Bus (hence the bus lanes)
All which are less space intensive!
In any case this is the urban geographic layout of San Layton City – to which I will be focusing on the City Centre:
San Layton City is a dual-core City with multiple satellites all connected by either road or some form of transit (usually rail).
If you are wondering what the following picture and subsequent pictures like it are this is the closest I get to a Shared Space:
While these are pedestrian or transit malls:
Right without further ado here is 9am Sunday morning in San Layton City Centre:
Monorail does look quite Gotham:
Street Trees do wonders:
And now for Central Station and some big roads – oh and a sky cafe. You can also see the monorail running through the City Centre as well:
And now the main road that connects the City Centre up to the Satellites further east. Centre Bank is the main leisure area on the other side of the rail station:
Finally the second bit minor City Centre – Washington Heights and how that is built around a bus station. Again the larger roads form the boundaries with smaller roads often transit malls or shared spaces forming the interior network :
This is how you outlay your City Centre. Not with big 6 lane car sewers but with public spaces and extensions of living rooms using shared spaces, pedestrian and transit malls and of course transit lanes!!!
Even 9am on a Sunday the City Centre is teeming with Cims!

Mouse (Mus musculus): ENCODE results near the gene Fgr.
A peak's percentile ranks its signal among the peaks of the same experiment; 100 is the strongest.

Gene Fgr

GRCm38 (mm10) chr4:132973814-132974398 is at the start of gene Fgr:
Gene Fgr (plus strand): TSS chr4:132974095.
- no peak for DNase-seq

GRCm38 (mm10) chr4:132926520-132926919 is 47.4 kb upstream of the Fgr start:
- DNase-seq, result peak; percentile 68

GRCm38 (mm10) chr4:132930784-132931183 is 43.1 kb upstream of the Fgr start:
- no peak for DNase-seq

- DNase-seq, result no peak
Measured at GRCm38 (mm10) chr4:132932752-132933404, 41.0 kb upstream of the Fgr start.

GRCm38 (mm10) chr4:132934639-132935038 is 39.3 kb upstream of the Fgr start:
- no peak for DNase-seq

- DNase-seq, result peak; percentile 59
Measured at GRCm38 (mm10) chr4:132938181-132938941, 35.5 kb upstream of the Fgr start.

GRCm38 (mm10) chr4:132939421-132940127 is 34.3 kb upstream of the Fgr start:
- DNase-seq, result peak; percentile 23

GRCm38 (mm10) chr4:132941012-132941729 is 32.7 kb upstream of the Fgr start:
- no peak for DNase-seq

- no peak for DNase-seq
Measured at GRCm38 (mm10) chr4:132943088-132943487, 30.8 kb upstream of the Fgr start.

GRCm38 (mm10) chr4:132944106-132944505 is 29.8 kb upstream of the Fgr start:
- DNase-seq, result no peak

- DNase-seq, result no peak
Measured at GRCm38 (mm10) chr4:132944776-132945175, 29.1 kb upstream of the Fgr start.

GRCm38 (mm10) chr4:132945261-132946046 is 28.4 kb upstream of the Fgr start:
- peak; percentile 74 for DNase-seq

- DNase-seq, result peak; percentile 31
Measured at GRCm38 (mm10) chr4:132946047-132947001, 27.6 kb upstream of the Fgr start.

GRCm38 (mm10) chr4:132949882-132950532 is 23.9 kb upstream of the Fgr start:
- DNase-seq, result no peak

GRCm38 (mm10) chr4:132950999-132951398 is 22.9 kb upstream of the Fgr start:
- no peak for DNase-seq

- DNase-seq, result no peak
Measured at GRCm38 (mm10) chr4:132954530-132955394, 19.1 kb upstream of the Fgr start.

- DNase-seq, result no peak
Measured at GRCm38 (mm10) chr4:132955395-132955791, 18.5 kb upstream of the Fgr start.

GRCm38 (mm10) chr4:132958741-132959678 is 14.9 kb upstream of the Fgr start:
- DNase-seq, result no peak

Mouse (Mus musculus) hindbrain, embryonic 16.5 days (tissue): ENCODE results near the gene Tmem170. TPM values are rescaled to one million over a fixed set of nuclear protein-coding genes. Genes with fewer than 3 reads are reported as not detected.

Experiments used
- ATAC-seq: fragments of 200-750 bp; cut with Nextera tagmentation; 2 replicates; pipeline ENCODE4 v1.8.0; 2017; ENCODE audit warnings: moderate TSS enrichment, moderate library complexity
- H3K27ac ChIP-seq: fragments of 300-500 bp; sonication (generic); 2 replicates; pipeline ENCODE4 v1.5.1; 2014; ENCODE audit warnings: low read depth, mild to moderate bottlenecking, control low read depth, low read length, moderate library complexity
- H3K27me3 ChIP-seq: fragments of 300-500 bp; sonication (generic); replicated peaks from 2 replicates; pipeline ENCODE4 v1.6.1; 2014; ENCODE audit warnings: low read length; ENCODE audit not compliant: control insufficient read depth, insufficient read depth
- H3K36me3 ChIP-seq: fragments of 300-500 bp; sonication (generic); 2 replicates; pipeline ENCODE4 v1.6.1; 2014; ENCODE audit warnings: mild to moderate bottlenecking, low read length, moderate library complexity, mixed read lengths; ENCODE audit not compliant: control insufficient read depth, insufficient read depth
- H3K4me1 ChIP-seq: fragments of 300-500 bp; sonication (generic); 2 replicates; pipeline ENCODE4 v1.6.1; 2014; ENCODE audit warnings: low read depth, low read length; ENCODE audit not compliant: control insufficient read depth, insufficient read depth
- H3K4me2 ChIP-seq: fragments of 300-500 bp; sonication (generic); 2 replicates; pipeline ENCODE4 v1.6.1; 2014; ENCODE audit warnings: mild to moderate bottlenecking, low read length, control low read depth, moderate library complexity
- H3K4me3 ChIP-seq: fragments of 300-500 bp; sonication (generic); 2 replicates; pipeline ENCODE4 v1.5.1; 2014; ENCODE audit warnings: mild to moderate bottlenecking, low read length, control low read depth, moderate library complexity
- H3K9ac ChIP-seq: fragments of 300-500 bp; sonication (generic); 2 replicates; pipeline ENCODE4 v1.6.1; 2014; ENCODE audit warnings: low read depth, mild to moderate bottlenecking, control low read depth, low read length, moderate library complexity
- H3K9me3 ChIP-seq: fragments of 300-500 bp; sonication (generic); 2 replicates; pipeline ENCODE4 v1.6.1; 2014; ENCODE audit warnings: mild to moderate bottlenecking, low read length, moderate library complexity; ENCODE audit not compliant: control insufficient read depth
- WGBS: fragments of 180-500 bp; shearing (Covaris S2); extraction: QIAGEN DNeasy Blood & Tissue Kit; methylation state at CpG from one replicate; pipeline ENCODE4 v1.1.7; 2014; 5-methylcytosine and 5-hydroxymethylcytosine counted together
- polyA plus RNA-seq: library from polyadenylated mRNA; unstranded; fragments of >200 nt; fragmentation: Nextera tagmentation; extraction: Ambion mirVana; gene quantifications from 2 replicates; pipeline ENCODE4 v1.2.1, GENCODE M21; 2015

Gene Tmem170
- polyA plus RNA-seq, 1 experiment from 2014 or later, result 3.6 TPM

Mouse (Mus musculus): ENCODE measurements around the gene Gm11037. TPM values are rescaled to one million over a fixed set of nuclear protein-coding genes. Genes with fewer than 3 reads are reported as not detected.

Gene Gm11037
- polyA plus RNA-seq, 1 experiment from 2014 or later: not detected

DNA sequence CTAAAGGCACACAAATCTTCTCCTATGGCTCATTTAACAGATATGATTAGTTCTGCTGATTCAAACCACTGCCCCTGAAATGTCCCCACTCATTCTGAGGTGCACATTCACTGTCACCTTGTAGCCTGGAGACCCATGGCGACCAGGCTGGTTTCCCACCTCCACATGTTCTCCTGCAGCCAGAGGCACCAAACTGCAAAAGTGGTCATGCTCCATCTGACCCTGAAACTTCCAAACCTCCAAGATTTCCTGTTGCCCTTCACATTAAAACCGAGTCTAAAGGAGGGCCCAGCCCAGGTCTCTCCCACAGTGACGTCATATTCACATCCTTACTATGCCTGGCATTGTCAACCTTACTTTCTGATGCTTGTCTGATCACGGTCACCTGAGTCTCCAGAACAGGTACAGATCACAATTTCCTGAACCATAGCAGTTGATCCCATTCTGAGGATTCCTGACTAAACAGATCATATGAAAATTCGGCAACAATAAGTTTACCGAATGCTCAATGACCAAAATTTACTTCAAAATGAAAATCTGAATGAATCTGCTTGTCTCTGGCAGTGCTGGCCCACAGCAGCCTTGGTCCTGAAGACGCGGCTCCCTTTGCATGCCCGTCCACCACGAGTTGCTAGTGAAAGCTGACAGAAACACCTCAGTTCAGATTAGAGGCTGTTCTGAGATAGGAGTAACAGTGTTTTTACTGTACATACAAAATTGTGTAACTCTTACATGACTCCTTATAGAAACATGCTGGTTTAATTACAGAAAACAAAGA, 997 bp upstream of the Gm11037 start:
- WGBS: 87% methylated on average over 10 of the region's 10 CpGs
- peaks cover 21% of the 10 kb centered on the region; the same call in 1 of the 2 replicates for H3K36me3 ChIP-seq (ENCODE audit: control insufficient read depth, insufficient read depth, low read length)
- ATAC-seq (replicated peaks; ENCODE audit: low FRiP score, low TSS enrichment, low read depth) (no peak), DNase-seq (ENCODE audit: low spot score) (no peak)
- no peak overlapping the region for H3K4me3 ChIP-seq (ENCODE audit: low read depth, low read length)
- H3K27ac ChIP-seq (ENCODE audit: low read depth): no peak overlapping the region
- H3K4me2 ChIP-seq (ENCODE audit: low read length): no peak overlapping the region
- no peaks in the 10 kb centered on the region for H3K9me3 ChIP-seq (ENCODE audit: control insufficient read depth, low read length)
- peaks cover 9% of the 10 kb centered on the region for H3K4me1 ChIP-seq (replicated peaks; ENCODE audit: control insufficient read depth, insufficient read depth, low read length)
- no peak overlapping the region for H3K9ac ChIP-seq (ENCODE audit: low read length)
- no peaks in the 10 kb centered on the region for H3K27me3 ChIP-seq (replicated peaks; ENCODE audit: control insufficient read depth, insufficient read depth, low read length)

There are several ways I like to keep my cities green in Cities Skylines:
Power production will often come from low-carbon emitting sources including hydro or nuclear. I do use the Waste to Energy Incinerators that produce small amounts of air and ground pollution but they make up no more than 1% of total power production
Recycling centres and recycling is a must
EV cars are encouraged city-wide
Mass deployment of mass transit
Green self-sustained residential buildings in some Districts
Okay that was a few more than several 😉
The big two pollution emitters are power production and transport (followed by heavy industry). Heavy industry pollution is handled by urban forests and the Filter Waste policy meaning factories have to filter their sewerage before it heads out to the sewerage plants. This leaves power production and transport.
I follow what I preach when it comes to power production for a City. So if I say I believe in 100% (or near to it) Low Carbon Power Production then I follow through into Cities Skylines:
For San Layton City:
1,449MW of power is produced as electricity coming from:
1,254MW (or 86.6%) coming from two nuclear reactors
80MW from Geothermal
50MW from incinerators
65MW from on and offshore Wind turbines
400MW comes from Geothermal based bores sent through to the City as District Centralised Heating (steam or hot water)
Using electricity map (and assuming the incinerators let off as much as a biomass plant) the carbon output is: 37g/CO2/Per KW or 98% low carbon – same as France as of writing this post
As you say when I say Green I do Green!
As for transit I invest in most modes depending on the Geography of the City. Patronage is about 50% of the population (using transit) with more using cycling. Given San Layton has two Cores connected by heavy rail and monorail with urban islands coming off of them (surrounded by pasture or forests) that are interconnected also by all forms of rail and bus it is quite easy to move around the city without the need of a car – even going to the industrial complexes.
And yes my transit system runs 24/7 on an integrated fare system. Quite interesting to see even the big 135 bendy busses straining to keep up with passenger demand at 3am in the morning of a Saturday or Sunday as the night owls like to party.
Let’s see what I have been designing for San Layton City